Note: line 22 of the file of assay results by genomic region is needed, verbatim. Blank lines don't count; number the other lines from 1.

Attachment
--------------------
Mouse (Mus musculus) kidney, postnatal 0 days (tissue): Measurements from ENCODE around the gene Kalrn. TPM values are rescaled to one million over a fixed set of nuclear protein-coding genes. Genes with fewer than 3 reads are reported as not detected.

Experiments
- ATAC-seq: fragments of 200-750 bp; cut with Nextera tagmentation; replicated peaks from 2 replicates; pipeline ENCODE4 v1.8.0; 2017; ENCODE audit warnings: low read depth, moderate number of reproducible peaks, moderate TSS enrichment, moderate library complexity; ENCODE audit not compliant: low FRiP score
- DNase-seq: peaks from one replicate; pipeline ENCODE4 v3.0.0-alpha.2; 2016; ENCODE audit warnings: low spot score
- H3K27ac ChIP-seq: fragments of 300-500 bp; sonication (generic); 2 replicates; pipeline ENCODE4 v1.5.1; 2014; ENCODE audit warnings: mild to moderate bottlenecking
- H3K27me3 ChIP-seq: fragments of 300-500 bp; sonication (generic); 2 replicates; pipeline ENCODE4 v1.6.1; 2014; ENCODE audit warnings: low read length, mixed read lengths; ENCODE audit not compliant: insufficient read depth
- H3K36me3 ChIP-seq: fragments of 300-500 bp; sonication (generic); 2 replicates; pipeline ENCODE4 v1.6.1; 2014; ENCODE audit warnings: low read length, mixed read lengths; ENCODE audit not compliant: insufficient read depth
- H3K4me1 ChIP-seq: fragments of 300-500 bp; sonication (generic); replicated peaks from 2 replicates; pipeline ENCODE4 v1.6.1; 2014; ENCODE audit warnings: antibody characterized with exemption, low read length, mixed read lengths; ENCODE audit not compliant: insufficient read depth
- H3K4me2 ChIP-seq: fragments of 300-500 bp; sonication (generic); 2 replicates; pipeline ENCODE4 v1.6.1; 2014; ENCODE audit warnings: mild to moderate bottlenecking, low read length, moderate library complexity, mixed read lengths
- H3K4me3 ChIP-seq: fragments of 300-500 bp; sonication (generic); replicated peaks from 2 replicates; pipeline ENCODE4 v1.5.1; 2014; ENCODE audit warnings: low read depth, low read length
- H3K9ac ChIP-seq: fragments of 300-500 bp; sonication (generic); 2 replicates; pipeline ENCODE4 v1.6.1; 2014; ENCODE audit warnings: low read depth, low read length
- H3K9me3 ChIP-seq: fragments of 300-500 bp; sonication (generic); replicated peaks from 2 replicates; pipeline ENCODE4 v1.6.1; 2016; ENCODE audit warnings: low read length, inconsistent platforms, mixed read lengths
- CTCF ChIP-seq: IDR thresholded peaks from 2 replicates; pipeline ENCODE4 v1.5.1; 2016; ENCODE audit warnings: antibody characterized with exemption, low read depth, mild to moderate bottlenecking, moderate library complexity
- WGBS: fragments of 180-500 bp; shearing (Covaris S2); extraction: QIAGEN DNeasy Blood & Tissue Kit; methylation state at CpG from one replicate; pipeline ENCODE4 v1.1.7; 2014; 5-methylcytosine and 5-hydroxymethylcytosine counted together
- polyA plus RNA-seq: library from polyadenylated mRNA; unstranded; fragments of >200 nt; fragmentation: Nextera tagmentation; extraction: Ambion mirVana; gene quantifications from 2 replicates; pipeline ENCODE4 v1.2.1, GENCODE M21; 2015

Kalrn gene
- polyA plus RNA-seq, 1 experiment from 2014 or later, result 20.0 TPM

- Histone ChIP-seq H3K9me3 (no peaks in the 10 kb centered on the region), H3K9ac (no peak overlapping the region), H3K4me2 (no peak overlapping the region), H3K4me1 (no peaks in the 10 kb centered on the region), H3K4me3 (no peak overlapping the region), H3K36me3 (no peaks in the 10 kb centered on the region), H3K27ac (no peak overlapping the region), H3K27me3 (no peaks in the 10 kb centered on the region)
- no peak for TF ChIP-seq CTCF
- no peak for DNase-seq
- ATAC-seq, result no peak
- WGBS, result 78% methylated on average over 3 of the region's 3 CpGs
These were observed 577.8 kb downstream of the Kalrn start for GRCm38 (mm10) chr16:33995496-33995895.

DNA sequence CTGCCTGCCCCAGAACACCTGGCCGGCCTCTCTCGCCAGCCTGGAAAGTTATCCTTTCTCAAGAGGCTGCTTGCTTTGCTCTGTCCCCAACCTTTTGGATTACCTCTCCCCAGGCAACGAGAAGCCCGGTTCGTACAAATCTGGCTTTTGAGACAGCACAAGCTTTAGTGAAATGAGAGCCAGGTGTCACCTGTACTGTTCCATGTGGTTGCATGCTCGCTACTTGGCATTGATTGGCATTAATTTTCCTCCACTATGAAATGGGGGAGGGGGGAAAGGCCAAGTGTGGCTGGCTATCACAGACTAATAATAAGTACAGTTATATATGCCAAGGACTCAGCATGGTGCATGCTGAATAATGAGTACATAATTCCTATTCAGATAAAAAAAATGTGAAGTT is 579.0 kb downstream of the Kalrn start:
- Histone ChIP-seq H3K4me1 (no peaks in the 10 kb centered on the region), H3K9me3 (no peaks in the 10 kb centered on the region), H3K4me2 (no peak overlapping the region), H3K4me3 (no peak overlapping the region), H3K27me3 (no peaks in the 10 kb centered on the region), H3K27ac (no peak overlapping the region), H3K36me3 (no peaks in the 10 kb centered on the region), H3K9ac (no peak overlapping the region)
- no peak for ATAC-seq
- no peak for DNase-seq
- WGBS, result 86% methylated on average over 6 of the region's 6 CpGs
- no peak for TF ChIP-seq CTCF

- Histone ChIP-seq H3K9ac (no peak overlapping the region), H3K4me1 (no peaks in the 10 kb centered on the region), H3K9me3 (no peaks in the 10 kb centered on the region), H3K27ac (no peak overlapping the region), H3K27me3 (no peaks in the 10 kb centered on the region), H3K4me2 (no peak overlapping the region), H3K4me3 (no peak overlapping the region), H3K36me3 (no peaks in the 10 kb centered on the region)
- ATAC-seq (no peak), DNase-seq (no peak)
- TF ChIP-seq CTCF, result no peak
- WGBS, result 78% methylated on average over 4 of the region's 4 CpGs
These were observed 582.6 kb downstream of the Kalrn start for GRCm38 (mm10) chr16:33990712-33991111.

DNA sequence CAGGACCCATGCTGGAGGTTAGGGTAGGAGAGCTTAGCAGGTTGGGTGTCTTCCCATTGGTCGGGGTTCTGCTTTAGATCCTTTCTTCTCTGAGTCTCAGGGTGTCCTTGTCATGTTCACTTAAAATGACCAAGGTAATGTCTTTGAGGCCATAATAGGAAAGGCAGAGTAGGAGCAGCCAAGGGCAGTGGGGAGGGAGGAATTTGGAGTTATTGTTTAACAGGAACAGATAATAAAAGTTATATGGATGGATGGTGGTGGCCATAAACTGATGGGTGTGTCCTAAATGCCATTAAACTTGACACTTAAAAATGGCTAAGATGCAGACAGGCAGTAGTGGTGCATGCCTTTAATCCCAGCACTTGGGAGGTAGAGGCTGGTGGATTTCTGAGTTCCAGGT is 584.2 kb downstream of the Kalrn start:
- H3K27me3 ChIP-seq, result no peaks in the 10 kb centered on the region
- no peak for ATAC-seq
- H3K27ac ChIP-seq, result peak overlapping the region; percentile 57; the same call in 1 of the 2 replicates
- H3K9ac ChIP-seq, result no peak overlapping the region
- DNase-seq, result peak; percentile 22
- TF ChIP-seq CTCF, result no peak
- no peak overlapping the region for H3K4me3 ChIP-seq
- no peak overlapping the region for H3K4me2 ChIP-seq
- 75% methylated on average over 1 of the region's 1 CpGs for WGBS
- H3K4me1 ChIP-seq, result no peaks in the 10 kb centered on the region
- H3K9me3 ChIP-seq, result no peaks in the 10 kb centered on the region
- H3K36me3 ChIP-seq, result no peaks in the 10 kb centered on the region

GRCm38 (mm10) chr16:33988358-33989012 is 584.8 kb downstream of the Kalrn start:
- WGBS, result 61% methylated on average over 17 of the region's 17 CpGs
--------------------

- WGBS, result 78% methylated on average over 3 of the region's 3 CpGs